- The Asian Development Fund (ADF) provides grants to ADB's poorest and most vulnerable developing member countries.
- The ADF promotes poverty reduction and improvements in the quality of life in the poorer countries of the Asia and Pacific region.
- The Asian Development Fund remains critical to building resilience and sustainability in ADB’s poorest and most vulnerable DMCs.
The past 50 years have been a time of rapid change for the region and the Asian Development Fund (ADF).
From being the poorest region of the world, Asia and the Pacific has become one of the key engines of global growth. As a result, the number of poor living on less than $2.15 a day in the region was reduced drastically from over a billion in 1973 to around 200 million today.
The ADF is proud to be a steadfast partner in this process of growth and development.
The ADF has provided $85 billion in concessional assistance to 36 developing members.
The region still faces unprecedented challenges. Since 2020, the deep and protracted coronavirus disease (COVID-19) crisis has caused significant reversals of development gains in the region and exacerbated pre-existing vulnerabilities and inequalities, both within and across countries. Deepening global challenges like climate change, biodiversity, food security, and pandemics have further hindered progress towards the Sustainable Development Goals and require new approaches.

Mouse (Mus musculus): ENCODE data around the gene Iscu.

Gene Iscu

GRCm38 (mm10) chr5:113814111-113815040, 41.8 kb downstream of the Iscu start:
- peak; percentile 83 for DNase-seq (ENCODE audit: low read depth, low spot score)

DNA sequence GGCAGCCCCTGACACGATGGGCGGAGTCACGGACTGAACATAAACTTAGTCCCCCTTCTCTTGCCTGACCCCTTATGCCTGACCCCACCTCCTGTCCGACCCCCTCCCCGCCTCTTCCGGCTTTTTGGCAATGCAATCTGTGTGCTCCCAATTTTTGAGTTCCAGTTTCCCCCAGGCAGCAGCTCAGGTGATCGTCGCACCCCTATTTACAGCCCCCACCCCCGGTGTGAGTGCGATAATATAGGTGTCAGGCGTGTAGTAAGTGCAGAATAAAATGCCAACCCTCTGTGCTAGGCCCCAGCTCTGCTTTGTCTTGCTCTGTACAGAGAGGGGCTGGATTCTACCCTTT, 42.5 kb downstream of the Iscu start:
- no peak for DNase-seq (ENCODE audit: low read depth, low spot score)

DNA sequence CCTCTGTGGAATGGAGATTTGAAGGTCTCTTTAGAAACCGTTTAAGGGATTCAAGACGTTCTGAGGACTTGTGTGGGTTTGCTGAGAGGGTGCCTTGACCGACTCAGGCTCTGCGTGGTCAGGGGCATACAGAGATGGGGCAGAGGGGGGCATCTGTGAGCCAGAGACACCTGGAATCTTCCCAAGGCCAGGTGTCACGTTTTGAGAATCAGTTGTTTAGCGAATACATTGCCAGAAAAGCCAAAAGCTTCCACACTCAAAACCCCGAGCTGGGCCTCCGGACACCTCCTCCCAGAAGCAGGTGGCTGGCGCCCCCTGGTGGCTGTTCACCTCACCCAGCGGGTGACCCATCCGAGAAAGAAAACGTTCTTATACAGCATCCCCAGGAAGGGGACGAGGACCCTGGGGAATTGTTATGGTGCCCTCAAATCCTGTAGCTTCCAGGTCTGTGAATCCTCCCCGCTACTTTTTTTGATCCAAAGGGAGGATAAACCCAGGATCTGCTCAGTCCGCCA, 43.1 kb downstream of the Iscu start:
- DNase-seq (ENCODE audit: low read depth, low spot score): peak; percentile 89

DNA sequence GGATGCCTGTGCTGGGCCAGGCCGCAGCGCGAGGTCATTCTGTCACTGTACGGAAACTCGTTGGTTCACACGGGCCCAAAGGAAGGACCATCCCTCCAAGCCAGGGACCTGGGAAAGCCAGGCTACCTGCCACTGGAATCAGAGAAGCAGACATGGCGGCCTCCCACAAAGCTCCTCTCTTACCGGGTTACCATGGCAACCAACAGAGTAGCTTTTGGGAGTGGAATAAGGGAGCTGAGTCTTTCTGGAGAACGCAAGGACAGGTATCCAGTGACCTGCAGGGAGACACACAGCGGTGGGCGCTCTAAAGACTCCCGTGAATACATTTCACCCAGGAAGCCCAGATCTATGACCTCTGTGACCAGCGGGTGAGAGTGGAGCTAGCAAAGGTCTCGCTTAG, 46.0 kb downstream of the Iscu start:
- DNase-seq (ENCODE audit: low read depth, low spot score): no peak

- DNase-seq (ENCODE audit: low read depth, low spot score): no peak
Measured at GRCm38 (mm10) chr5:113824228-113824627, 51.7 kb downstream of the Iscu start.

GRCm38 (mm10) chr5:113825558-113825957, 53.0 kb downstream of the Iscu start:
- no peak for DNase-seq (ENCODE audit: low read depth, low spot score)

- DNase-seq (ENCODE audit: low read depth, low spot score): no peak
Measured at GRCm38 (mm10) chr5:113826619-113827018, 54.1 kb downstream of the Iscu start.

As ADB’s largest Special Fund and ADB’s main source of grants, the ADF remains critical to building resilience and sustainability in ADB’s poorest and most vulnerable developing member countries.
The Asian Development Fund is proud to celebrate 50 years of helping the poorest and most vulnerable.
Working side by side with donors and recipients through times of rapid change in Asia and the Pacific — from having more than a billion people living on $2.15 a day 50 years ago, to a fast-growing region facing global challenges like climate change and environmental sustainability.
The ADF evolved with the needs of the region.
From soft loans to grants, it has provided more than $85 billion to 36 developing member countries over the years to support a development agenda encompassing poverty reduction, social sectors, policy reforms, and cross-cutting areas like environment, gender, regional cooperation, and private sector development.
Grant assistance helps to maintain debt sustainability, and to focus attention on areas like disaster risk reduction and regional health security, challenges that extend well beyond borders and impact Asia and the Pacific's ability to meet the SDGs.
ADF meetings have become a platform for policy dialogue with donors and developing members on a broad range of issues – including aid effectiveness.
The ADF has led the way on reforms and policies that have transformed ADB operations.
We celebrate 50 years of successful development assistance during which five former recipients of ADF have become ADF donors.
The ADF is a steadfast partner in supporting the most vulnerable while addressing the development needs of the region, focusing on fragile situations and small island states.
As multilateral development banks evolve to address vast investment needs for global and regional public goods, the ADF will be a critical source of assistance for vulnerable countries, particularly for climate adaptation and biodiversity preservation.